Practicing Early Buddhism: Comparison of Samatha and Vipassanā

Examining samatha and vipassanā by comparison from several perspectives shows the following:

First, in both samatha or vipassanā, it is imperative to establish the meditation object clearly. Seeing from the mundane state, the object of samatha is a sign [nimitta][1], a concept [paññatti]. The object of vipassanā is phenomena [dhamma]. This is the most important measuring stick to distinguish samatha from vipassanā.

Second, samatha is a practice of developing concentration by focusing on an object—a sign. Vipassanā is a practice of seeing, with insight, the impermanence·suffering·non-self of the conditioned phenomena. Samatha is the serene state of mind achieved by concentrating the mind on a sign and steadying tremors and disturbances of the mind. Therefore, in Chinese, it is translated as 止 [concentration]. With vipassanā, one does not see the object from a conventional mode but sees the impermanence·suffering·non-self, the characteristics of dhamma, with insight, in accordance with vipassanā’s literal meaning of ‘deconstruct [vi] and see [passanā].’ Therefore, in Chinese, it is translated as 觀 [seeing].

Third, the key word for samatha is a sign and the key words for vipassanā are the impermanence·suffering·non-self. In the Path of Purification, there are 40 meditation objects of concentration. If one takes a narrow definition of the samatha practice as a practice to obtain absorption-concentration (M.A.ii.346), samatha is about taking one object among the 22 meditation objects of the 40 meditation objects, then one concentrates the mind on it and creates a learning sign [uggaha-nimitta] from the object. Eventually this learning sign is purified into a counterpart sign [patibhāga-nimitta] that does not scatter and becomes whole. At this point, the mind is extremely focused on this counterpart sign each and every moment. Vipassanā is a practice of seeing with insight one of the 71 ultimate realities that are further classified as mind, mental factors, and materiality. In this way, when one sees the dhamma with insight, the impermanence·suffering·non-self can be clearly seen.

Fourth, there are different kinds of concentration: the concentration attained through samatha is access-concentration [upacāra-samādhi] or absorption-concentration [appanā-samādhi]; intense concentration attained during vipassanā practice is momentary-concentration [khanika-samādhi].

Fifth, deliverance·Nibbāna cannot be realized through the serenity of samatha only. Because samatha is a state in which the mind and the meditation object become one, the lust·hatred·delusion are suppressed and lie dormant by clear and bright serenity. However, once one is out of samatha, the lust·hatred·delusion’s influence returns.  This state is called ‘temporarily liberated’ [samaya-vimutta] in the discourses. (A5:149) Therefore, the lust·hatred·delusion must be eradicated through the power of vipassanā that clearly sees the impermanence·suffering·non-self with insight. As a result, those taints will not arise again and deliverance·Nibbāna can be realized.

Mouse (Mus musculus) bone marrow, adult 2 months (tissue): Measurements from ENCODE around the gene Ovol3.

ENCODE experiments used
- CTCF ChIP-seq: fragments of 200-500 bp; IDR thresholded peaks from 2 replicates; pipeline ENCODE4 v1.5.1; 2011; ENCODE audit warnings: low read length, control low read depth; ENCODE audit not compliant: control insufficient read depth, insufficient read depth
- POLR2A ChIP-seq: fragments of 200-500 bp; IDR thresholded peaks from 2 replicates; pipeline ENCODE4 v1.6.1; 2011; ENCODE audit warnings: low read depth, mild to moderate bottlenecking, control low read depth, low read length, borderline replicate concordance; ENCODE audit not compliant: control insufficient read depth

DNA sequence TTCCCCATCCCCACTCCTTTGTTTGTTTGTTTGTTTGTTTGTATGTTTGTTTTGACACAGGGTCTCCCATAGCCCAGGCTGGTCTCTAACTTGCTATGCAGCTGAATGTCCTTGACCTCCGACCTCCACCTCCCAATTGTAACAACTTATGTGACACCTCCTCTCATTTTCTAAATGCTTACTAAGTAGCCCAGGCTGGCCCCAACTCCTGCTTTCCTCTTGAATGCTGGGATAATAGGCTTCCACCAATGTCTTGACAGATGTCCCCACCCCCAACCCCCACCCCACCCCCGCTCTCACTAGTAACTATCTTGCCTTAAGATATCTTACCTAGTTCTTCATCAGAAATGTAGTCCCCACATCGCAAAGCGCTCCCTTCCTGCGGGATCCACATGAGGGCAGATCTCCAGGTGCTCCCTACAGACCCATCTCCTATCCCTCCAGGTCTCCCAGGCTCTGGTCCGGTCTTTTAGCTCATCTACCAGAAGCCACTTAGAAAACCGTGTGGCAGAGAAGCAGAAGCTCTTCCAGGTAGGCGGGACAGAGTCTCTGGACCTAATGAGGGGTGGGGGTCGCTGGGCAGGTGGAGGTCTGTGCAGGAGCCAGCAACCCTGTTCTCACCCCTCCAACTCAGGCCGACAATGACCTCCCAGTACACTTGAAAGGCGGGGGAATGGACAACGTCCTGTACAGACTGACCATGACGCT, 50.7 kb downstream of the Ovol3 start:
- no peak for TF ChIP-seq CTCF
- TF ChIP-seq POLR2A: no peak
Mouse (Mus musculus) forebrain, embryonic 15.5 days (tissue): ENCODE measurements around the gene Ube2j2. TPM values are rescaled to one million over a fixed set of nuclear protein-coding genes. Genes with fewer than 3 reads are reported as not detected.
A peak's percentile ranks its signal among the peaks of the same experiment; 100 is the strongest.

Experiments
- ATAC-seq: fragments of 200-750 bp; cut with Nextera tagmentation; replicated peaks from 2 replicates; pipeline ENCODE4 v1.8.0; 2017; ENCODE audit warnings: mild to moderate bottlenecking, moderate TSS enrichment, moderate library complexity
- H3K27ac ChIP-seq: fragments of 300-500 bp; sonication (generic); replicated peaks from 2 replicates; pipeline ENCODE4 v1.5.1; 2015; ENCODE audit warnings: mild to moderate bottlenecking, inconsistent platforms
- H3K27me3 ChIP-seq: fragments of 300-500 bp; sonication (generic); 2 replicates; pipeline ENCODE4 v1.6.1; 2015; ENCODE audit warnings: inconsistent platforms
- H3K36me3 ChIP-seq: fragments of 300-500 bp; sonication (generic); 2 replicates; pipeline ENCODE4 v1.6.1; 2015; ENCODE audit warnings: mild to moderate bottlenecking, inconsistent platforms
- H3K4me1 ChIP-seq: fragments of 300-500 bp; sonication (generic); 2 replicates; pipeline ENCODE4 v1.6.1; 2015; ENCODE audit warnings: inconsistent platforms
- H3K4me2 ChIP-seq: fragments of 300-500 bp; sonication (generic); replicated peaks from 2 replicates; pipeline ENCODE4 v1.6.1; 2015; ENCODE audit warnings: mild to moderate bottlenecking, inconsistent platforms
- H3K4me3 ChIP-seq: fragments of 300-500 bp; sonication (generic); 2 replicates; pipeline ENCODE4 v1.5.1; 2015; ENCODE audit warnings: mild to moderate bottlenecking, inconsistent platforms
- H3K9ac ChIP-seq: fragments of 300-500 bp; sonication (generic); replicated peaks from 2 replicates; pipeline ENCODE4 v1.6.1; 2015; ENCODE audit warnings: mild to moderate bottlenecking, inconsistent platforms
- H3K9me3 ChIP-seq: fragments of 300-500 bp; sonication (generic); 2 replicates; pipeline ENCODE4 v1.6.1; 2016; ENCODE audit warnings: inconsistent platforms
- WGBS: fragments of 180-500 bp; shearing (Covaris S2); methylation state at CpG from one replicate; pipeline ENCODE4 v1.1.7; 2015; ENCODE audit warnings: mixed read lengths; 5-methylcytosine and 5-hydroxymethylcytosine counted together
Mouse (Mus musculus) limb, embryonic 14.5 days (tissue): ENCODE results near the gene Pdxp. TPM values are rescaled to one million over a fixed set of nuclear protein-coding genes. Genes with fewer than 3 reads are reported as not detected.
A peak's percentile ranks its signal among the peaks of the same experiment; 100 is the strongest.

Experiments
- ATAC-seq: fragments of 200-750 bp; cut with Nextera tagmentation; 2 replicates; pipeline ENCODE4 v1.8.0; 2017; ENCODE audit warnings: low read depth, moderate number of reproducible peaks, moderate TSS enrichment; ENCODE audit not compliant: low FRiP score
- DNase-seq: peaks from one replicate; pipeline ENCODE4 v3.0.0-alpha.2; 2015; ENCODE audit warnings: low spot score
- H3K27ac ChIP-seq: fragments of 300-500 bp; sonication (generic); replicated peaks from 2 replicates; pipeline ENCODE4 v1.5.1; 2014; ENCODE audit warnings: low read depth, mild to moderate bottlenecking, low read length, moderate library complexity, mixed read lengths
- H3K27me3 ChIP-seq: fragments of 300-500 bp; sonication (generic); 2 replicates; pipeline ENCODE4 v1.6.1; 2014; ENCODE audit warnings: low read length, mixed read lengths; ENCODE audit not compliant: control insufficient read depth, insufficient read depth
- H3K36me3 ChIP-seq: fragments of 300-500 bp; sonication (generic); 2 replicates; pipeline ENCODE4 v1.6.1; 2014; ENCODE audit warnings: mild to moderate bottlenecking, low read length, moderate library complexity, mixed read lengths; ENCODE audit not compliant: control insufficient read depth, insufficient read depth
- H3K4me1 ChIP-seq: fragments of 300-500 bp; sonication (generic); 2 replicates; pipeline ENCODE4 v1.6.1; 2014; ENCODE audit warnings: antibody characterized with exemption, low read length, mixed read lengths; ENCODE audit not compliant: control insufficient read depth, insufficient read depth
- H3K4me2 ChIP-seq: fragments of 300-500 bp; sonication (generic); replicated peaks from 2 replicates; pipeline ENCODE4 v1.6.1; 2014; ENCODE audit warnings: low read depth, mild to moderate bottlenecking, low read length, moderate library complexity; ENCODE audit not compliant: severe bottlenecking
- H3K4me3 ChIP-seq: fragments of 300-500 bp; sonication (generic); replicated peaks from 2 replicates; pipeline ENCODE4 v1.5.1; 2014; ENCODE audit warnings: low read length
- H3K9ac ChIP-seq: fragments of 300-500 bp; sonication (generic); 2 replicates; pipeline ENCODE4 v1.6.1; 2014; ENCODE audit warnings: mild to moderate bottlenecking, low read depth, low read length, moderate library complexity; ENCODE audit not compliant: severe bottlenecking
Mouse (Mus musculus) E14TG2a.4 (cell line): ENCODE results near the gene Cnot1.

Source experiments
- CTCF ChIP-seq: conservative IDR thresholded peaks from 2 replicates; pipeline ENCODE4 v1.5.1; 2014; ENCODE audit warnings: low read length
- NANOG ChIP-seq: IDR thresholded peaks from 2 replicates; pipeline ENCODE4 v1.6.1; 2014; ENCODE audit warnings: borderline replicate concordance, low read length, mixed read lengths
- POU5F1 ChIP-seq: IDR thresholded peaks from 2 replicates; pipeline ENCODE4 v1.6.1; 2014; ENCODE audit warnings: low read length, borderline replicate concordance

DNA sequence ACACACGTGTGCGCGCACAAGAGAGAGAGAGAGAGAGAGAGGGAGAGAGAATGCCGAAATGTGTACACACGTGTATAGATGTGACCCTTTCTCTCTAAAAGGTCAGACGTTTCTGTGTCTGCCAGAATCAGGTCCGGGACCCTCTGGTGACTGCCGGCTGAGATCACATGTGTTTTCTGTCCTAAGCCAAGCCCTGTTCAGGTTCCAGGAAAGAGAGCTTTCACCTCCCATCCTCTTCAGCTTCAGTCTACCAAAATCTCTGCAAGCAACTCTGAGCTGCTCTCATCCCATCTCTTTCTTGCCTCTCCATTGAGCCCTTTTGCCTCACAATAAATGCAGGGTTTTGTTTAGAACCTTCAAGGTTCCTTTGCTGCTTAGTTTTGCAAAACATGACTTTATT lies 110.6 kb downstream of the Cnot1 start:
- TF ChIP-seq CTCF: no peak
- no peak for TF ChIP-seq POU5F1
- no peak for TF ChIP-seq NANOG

Without the wisdom of vipassanā, deliverance is impossible. However, it is definitely not easy to obtain the wisdom of vipassanā without the aid of samatha. Therefore, in the Early Buddhist discourses, the technical terms like samatha and vipassanā almost always appear together. The Buddha emphasized practicing these two diligently.

Sixth, whether one should practice samatha first, vipassanā first, or practice both simultaneously is ultimately up to one’s teacher or one’s own interest and preference. In the In Conjunction Discourse, the Buddha said all states from first jhāna to ‘cessation of perception and feeling’ become firm bases for the attainment of Arahantship. (A4:170) Of course, one who practices dry vipassanā [sukkah-vipassaka], in other words, pure vipassanā [suddha-vipassaka] can only obtain the Arahantship by practicing the dry vipassanā without the moisture of jhāna.[2] (DA.i.4)

In conclusion, one may practice samatha first, vipassanā first, or samatha and vipassanā simultaneously. Saying that one must practice samatha first or vipassanā first is a mere dogmatic opinion; one cannot be called a true practitioner while insisting so. In any circumstances, the important matter is that the Buddhist practice always ends up in vipassanā, insight of the impermanence·suffering·non-self. Vipassanā mentioned here is seeing clearly the impermanence·suffering·non-self and does not refer to any special specific practice method.


Samatha is a practice in which one focuses on an object called a sign and develops concentration. Vipassanā is a practice in which one sees clearly the impermanence·suffering·non-self of dhamma and develops insight.

[Introduction to Early Buddhism authored by Bhikkhu Kakmuk and translated by Nancy Acord]

[1] Nimittas refer to signs or images.

[2] The ‘moisture of jhāna’ means the rapture and happiness of jhāna.

[3] The gotrabhū is one who has entered the lineage of the Noble Ones.